Sunday, February 26, 2012

Sea of Fertility

Mishima: A Life in Four Chapters
Mishima: A Life in Four Chapters by bangart
It was Haruki Murakami that turned me to Yukio Mishima's works. I decided upon the The Sea of Fertility tetralogy back in September 2011 and six months and 4 masterful works of literature later, here I am writing this post. How does this differ from Murakami? Murakami's prose largely deals with Japan's Lost Decade; the looming sense of a loss of individualism, losing the essence of what it is to be Japanese. Japan as we must understand had modernity foisted upon it unwillingly by the arrival of the American ships at its shores back in the late nineteenth century. Bakumatsu, or the opening of Japan signaled the drop of the curtain that kept Japan from technological and economic advancement. This also kick started a troubled love-hate relationship between the Japanese and the Americans. The Americans forced a speedy evolution on behalf of the Japanese by bringing with them technological marvels from the West. This ultimately led to an identity crisis: mass volumes of literature were written by poets and writers dubbed nihonjinron that begged the question- what defined Japaneseness?

The masses have always been split between the opinion that Western culture has brought about a modern Japan or whether it has soiled the pristine nature of Japanese spirit, soul and identity. While Murakami muses over the alienation and identity crisis issues and allows the readers to understand and interpret the metaphors, Mishima adopted a more direct approach of his discontent for the direction Japan was heading in. Each of the novels in the tetralogy was set in a different era: Spring Snow in the Taisho era, Runaway Horses in the ultra nationalistic decades of the early 1900's, Temple of Dawn in the '40s and The Decay of the Angel  in the '70s.

The premise of these four novels deal with the idea of the protagonist's reincarnation and a lot of Buddhist and Hindu philosophies are thrown at the reader;  Temple of Dawn pulls out all the stops to bring the case for transmigration of Kiyoaki Matsugae's soul into Isao Iinuma and then into the Thai princess Ying Chan of the lustful flesh. The fourth reincarnation, Toru, seems to be a faux one and Mishima hints at his waning interest in the idea of reincarnation; the idea merely being a plot device to discuss the Japanese socio-economic landscape.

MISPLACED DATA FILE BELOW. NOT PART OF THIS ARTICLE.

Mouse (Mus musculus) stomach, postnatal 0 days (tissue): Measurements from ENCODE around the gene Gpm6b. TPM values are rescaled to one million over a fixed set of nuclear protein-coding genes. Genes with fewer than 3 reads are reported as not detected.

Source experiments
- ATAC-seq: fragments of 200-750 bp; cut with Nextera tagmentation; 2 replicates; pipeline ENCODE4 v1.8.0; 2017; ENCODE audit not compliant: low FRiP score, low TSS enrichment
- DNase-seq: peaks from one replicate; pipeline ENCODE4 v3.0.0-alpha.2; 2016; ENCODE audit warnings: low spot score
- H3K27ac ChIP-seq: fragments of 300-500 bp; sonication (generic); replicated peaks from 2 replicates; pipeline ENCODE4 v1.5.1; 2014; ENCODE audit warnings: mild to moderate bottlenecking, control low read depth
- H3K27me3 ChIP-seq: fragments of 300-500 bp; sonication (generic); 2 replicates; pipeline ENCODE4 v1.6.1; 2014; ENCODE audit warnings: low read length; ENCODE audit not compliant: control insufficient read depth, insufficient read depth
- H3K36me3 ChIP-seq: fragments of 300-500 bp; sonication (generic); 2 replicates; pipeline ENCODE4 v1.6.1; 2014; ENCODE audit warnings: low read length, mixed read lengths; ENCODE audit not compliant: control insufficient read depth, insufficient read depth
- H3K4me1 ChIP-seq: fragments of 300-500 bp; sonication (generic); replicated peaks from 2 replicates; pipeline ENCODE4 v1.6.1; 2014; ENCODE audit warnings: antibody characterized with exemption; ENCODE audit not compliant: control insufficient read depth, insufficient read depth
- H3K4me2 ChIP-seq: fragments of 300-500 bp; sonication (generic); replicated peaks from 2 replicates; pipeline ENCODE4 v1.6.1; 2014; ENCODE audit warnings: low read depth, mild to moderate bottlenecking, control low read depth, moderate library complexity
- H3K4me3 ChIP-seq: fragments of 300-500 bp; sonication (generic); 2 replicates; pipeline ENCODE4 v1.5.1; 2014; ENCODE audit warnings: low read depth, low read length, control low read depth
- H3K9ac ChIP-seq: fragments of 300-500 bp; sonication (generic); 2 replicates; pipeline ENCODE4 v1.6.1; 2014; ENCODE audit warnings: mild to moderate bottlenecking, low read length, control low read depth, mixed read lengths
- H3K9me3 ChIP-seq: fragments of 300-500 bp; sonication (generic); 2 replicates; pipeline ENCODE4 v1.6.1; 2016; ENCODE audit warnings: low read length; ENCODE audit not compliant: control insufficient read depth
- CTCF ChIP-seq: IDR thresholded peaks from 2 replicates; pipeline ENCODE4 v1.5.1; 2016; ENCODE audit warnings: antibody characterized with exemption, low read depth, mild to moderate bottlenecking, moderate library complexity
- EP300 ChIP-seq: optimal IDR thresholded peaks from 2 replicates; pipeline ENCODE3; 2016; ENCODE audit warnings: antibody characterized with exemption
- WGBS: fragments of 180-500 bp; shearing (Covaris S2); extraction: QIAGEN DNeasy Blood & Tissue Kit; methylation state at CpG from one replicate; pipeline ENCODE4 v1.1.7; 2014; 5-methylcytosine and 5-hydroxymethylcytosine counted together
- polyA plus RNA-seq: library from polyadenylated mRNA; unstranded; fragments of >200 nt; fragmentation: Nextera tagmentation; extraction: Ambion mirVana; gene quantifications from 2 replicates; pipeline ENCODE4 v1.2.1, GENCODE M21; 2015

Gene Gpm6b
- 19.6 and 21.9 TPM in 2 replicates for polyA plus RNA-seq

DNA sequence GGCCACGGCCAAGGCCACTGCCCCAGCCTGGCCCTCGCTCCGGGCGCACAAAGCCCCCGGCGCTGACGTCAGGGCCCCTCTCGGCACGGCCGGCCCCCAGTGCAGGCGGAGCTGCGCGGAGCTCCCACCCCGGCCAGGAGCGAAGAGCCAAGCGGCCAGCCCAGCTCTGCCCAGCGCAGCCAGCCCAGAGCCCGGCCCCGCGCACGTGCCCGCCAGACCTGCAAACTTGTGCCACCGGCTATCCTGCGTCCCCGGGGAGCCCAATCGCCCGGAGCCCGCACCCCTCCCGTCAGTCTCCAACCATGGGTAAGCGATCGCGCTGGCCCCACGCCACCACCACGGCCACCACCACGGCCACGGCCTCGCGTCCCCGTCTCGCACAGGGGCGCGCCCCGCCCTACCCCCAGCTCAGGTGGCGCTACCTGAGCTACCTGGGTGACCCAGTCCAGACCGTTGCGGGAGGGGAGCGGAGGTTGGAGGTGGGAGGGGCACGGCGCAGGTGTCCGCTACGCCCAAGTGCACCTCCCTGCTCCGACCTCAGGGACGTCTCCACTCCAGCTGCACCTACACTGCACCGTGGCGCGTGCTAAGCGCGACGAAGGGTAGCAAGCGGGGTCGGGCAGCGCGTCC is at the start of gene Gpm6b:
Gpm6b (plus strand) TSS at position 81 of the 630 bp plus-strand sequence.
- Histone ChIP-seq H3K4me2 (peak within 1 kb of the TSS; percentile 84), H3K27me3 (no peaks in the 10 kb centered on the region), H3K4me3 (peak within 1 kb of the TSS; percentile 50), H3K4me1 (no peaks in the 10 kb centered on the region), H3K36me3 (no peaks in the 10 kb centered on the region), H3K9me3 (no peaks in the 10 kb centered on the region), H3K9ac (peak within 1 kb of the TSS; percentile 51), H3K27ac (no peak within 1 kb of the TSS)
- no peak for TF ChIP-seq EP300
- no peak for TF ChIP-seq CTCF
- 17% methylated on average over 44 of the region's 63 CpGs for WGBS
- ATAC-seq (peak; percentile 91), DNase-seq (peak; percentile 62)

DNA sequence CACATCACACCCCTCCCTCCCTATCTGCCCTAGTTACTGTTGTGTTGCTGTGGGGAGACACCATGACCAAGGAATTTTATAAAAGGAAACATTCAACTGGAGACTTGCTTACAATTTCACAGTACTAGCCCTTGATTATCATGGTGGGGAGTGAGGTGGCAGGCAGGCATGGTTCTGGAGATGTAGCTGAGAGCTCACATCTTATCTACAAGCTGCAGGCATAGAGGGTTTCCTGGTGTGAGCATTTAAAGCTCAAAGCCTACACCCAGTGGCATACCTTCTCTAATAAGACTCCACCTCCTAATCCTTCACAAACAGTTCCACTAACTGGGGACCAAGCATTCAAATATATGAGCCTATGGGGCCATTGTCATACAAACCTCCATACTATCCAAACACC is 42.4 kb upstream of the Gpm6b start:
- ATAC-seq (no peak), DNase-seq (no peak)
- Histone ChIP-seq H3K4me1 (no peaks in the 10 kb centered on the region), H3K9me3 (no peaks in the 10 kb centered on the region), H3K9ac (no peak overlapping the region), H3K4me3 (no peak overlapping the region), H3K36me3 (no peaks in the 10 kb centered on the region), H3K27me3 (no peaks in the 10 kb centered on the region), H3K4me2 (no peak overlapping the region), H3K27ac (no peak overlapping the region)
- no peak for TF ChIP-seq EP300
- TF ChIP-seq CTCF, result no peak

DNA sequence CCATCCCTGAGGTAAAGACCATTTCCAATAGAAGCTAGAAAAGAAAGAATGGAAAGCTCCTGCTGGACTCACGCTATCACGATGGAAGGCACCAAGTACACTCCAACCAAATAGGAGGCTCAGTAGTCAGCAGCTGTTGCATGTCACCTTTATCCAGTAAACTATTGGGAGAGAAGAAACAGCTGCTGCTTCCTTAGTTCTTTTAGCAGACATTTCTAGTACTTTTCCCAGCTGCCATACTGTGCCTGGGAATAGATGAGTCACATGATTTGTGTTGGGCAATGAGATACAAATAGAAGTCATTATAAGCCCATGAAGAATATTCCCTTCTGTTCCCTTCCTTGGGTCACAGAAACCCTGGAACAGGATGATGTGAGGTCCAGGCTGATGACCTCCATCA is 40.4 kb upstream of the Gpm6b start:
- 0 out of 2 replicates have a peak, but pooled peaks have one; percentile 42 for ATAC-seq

That is however not to discard the work in itself; although the prose often chokes on its own complex philosophies and long winded descriptions of ships, azure skies and the nightmarish material and spiritual filth of Benares, it is studded with gems like:
"I have been self-reliant to the point of sadness. I wonder when I first fell into the habit of washing my hands after each brush with humanity, lest I be contaminated. People have diagnosed the habit as uncommon fastidiousness."
" Desiring to search out the truth, and yet to deny it, wanting to deny the truth, yet seeking only salvation in it. Such emotion went forever around in circles, just as the stray traveler on a mountain road, intending to go forward, somehow always returned to the point he started from." 

All in all, both authors are linked in a way that is easy to analyze. Mishima disdainfully regrets the loss of Japanese identity while Murakami grapples with the ramifications of that perceived loss. The former participates by voicing thoughts and opinions in his works while the latter is a silent observer of the cultural fallout and acts vicariously through his characters.

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